When you can get John Fogerty and Billy Gibbons together for a jam session, you know it’s going to be special.
These music legends found themselves in a studio and backed by a few musicians. What were they doing? Well, it sure looks like fun for Gibbons, Fogerty, and those of us getting an inside look.
Fogerty, known as lead singer for Creedence Clearwater Revival, broke out into a solo of the band’s hit “Fortunate Son.” After he played the main riff for about a minute, he stopped.
Gibbons, one of the leaders of ZZ Top, stepped up and started playing the familiar riff in his band’s classic song “La Grange.”
John Fogerty, Billy Gibbons Love Trading Riffs In Studio
These two rockers just were trading well-known riffs back and forth, having a good time. With Fogerty’s tweet sharing a clip of them, he writes “Missin’ the road” in there.
One senses that Gibbons would share that same sentiment. Anyway, take a minute and watch Fogerty and Gibbons deliver some guitar wizardry from their careers.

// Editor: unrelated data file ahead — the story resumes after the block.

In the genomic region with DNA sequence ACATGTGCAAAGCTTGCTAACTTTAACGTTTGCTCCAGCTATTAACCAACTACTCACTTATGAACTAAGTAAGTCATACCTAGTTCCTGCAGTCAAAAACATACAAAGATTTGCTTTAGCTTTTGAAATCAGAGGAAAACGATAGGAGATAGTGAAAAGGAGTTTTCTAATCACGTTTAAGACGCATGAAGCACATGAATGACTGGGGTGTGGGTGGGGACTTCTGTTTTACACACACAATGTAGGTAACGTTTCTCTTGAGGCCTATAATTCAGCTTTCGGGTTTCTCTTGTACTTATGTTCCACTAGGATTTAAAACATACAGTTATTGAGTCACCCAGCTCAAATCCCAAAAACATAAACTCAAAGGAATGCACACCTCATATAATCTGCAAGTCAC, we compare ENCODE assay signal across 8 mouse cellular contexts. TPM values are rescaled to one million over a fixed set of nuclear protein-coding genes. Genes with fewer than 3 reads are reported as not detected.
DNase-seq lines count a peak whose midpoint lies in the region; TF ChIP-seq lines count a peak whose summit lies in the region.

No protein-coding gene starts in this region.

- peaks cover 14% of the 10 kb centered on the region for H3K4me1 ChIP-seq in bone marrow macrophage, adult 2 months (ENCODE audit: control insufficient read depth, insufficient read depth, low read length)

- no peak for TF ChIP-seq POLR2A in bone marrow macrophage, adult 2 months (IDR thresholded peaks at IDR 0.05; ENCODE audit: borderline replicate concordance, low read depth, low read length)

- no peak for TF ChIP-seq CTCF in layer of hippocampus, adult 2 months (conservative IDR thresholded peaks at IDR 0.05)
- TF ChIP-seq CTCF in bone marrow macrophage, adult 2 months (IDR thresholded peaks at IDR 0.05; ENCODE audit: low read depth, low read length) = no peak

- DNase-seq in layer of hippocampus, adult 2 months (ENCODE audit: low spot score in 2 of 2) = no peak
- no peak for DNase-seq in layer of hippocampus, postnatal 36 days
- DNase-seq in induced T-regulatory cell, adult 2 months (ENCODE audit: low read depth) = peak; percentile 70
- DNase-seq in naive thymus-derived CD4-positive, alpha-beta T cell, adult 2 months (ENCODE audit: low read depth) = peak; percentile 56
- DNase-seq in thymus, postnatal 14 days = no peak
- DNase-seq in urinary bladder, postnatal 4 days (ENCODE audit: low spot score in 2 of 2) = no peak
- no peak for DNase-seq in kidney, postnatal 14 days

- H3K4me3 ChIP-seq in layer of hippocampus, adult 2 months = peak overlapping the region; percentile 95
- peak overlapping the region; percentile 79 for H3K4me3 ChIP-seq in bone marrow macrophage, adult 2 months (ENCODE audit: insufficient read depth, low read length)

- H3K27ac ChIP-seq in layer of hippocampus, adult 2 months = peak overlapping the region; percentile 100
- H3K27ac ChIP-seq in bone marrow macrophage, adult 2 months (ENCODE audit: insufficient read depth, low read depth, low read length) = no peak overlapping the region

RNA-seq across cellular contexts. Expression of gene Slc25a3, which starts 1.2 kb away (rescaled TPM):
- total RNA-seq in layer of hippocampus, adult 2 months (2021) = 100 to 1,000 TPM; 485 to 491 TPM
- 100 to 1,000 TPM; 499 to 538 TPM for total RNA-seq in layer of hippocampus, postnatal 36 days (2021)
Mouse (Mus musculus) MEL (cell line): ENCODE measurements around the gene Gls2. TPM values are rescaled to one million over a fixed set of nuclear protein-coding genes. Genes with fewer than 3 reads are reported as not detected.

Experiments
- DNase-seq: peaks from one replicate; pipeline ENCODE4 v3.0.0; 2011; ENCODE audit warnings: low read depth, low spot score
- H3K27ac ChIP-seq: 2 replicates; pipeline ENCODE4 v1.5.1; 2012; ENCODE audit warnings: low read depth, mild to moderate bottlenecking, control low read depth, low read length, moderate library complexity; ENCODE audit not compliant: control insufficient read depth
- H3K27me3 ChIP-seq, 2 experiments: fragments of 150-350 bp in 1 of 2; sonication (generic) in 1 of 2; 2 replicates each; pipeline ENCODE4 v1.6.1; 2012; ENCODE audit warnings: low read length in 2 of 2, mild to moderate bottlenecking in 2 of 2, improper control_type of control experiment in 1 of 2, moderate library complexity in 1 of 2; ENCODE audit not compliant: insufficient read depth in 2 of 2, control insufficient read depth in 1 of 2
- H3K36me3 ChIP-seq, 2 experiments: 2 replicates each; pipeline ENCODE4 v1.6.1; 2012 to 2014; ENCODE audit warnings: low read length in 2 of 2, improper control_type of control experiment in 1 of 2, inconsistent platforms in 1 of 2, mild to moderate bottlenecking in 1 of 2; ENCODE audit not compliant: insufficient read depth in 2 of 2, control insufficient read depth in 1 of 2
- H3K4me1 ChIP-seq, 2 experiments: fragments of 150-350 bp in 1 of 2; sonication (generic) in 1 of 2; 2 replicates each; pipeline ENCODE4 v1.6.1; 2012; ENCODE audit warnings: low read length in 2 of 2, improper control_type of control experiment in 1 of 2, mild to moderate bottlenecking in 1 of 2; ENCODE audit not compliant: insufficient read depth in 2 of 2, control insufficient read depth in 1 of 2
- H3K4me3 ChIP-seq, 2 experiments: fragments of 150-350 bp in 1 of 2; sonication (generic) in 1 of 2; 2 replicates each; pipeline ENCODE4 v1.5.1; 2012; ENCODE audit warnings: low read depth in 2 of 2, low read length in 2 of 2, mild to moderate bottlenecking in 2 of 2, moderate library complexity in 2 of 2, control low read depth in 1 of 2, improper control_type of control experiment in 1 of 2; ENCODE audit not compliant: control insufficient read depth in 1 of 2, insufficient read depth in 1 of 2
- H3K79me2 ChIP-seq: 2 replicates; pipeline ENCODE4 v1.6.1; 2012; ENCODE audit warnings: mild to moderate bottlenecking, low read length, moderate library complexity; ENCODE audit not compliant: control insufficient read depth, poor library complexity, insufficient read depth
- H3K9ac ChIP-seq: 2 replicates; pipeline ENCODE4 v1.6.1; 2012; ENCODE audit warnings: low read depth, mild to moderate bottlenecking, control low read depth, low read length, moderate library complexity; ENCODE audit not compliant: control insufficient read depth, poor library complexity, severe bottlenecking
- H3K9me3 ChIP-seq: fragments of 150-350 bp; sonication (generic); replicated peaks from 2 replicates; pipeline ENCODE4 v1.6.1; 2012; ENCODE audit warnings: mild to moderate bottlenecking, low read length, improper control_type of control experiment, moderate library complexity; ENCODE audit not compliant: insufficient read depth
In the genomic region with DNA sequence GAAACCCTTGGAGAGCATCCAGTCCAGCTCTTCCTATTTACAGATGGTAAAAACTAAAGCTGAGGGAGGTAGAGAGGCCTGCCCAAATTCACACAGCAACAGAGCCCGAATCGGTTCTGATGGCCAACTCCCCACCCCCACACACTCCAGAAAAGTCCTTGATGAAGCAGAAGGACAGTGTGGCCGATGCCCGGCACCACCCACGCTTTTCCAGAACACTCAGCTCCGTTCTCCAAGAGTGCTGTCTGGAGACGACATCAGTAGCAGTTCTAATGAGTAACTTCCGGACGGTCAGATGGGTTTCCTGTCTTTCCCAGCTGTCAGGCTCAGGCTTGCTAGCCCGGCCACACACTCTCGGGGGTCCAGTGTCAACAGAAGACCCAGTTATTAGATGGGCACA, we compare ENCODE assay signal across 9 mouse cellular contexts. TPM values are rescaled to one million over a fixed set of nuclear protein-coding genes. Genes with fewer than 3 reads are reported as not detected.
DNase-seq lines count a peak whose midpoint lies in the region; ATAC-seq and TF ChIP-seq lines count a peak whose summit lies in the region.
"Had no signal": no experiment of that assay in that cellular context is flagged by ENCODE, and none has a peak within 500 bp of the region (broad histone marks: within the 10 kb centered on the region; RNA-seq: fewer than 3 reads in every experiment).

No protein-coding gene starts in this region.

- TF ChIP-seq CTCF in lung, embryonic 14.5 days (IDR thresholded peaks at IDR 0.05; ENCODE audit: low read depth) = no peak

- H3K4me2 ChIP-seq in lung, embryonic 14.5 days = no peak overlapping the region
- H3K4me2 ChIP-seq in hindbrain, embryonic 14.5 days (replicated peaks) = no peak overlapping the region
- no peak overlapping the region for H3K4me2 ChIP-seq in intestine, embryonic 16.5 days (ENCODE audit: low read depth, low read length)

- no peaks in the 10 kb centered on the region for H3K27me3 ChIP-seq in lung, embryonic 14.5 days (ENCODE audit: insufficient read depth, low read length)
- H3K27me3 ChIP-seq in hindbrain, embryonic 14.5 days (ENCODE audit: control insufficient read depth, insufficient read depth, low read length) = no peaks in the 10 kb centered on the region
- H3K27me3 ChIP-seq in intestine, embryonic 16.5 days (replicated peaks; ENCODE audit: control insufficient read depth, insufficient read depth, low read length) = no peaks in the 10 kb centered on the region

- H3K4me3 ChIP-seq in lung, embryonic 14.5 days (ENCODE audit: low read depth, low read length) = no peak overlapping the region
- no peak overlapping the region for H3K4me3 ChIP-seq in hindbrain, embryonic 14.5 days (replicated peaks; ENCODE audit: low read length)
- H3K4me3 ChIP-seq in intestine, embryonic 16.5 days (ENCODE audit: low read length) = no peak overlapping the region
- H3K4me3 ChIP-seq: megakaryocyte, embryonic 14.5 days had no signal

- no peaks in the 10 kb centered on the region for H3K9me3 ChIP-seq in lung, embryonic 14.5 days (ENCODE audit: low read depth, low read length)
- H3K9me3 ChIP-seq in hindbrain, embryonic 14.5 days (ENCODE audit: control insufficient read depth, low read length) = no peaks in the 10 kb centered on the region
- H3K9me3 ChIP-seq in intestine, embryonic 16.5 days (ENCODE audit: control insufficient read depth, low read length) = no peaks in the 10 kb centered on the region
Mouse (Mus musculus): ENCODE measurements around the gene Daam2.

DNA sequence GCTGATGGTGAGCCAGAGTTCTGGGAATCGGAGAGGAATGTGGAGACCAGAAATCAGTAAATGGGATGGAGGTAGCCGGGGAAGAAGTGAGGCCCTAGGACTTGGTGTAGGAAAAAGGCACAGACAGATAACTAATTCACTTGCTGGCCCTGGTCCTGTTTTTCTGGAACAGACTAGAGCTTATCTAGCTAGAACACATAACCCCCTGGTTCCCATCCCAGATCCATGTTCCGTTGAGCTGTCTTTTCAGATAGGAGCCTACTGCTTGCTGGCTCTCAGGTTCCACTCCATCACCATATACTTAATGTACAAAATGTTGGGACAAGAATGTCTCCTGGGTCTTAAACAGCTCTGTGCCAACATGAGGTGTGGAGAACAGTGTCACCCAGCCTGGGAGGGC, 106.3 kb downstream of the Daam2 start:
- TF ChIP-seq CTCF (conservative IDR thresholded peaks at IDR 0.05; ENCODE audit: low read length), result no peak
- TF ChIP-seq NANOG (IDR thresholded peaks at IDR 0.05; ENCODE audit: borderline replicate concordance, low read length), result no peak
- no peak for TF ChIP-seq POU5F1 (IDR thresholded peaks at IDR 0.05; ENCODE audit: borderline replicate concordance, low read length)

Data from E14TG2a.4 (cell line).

Both guitarists have sold millions of records with their respective bands. As a solo artist, Fogerty has made a name for himself with songs like “Centerfield,” “The Old Man Down The Road,” “Rock and Roll Girls,” and “I Saw It On T.V.” His latest single release is called “Weeping in the Promised Land.”
Fogerty Has Passion for Honoring Military Veterans
One of John Fogerty’s passions, besides making music, is helping military veterans adapt back to everyday life after serving. He knows a little about making that transition, too.
Fogerty served in the U.S. Army during the Vietnam War, plus he’s also in the Army Reserves. The experience of being a veteran and coming back home, where he entered the music world, is one he remembers quite well.
In November, he released a concert film that will donate its earnings to veteran’s causes. Fogerty recalls getting a letter from someone at Veterans Village in Las Vegas.
“We got in touch with this guy,” Fogerty said in an interview. “He’s really passionate and he’s the real deal. Let’s find out what we can do to help.”
His initial donation toward helping homeless Las Vegas veterans came from money he received for a Woodstock revival that never happened. Fogerty didn’t feel right keeping the money, so he donated it.
After making his donation to Veterans Village, the veterans’ home was named after the rock music icon. Veterans Village offers affordable-housing residences made of refurbished ocean shipping containers.